Australia has been at war with N Korea for nearly 70 years. Here’s why

25-Feb-2019 Intellasia | ABC | 6:00 AM Print This Post

Question: What is Australia’s longest running war? If your response was Afghanistan, you are sadly wrong. Despite nearly two decades involved there, that’s not it.

The answer is our near 70-year conflict with North Korea.

Despite most of the fighting ending with the signing of an armistice back in July 1953, officially Australia is still at war with the country.

Mike Kelly is an historian with the Australian War Memorial.

“All arms of the Australian services served in Korea,” he tells me in the Korean war exhibition at the memorial.

“Of about 17,000 men and women in total serving in the Army, Navy and Air Force, 340 were killed, including 43 [who went missing].”

And while many Australians have no idea about that vicious conflict, fewer still are aware of our continuing obligations.

“If anything untoward did happen and North Korea crossed the border, we are still obligated to assist the republic of Korea,” Kelly explains.

I ask: “So, officially we’re still at war with North Korea?”

“Very much, it’s not at peace,” he says bluntly.

Battlefield nightmare

From the first bone-crunching handshake, it’s clear retired Army Brigadier Colin Kahn has not faded with age.

Nor have his experiences as a professional soldier in Vietnam and Korea left him with the crippling pain such tough times would entitle him to.

Fresh out of officer training at Duntroon, he was sent to the battlefields of Korea in 1952.

The intervention of the Chinese “volunteers” had added yet another complication for the Australians and all the other allied nations.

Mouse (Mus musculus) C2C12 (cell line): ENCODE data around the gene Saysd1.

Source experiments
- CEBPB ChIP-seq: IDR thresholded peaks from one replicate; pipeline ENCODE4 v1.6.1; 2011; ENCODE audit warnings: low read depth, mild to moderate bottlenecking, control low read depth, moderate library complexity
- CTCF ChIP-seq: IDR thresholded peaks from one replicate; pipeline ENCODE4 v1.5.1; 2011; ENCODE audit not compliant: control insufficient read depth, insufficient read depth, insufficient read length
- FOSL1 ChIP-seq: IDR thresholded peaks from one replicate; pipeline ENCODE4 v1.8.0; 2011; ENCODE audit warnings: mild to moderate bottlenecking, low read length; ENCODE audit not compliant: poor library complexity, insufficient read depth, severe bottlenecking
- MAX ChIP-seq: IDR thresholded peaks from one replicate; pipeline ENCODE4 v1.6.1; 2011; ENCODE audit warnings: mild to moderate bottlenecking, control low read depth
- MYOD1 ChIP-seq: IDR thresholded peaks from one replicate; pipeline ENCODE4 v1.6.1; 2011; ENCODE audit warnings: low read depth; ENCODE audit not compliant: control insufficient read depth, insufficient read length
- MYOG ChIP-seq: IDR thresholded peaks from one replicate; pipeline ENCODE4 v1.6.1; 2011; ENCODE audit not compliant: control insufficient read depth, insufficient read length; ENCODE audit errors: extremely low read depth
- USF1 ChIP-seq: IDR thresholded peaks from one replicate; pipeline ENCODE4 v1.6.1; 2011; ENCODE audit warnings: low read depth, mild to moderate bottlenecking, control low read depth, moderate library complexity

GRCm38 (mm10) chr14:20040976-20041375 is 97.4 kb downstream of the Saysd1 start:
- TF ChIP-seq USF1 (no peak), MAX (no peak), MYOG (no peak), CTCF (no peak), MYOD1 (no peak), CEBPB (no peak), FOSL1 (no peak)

When Brigadier Kahn and his platoon came under fire from a Chinese unit, he says he was hit in the opening burst.

“I got hit by a machine gun through the chest and a grenade on my back and I went down,” he says.

“I had left my body and I could see this battle and was wondering what the hell [was] going on down there.

“I was happy looking down at the battle but then, all of a sudden, I thought of my wife.

“I’d just been married a week before I’d left for Korea and I thought if I stay up here and feel too good about this I mightn’t get back and I’ll never see my wife again, so I said, ‘Get me back to Earth’.

“And sure enough, I landed back there and had a bit of pain on the ground.”

While Brigadier Kahn survived, of his 30 fellow classmates from Duntroon sent to the Korean War, all were either killed, wounded or taken prisoner.

Despite those tragedies and his own near-death experience, he doesn’t see the Korean war as a terrible time.

He was a soldier, and it was Korea that introduced him to the sharp end of his profession.

But Brigadier Kahn’s optimism fades when talk turns to the question of whether next week’s summit between US President Donald Trump and North Korean leader Kim Jong-un is capable of producing a lasting peace.

He says the North Korean regime would be wary of allowing its people to be exposed to the reality of modern South Korea.

“They would find it difficult to see the great freedom and the advantages made in the south and the people would see what they’re really lacking up north,” he says.

“I think that’s going to be a problem that’s somehow got to be overcome.”

Hope for the future

If Brigadier Kahn’s pessimistic instincts are proven wrong and there is a lasting peace, then with the war’s end would come the possibility of finding the remains of at least some of the 43 missing Australian servicemen.

“One of my closest friends from Duntroon is one of those missing people, a fellow by the name of Jeff Smith,” he says.

“His body has never been recovered and for him alone I would love to see that able to take place.”

As for the possibility of another shooting war involving Australia, Kahn says simply: “I’d hate to think it would happen again.”

Avoiding that scenario may well depend on the success or otherwise of the Hanoi summit but Trump and Kim are burdened by 70 years of mutual distrust.

In the meantime, Australia, the region and the world will keep hoping that somehow a real and lasting peace can be found.

Otherwise a new generation of Australian servicemen and women may one day get the call their grandparents answered way back in 1950.


Category: Korea

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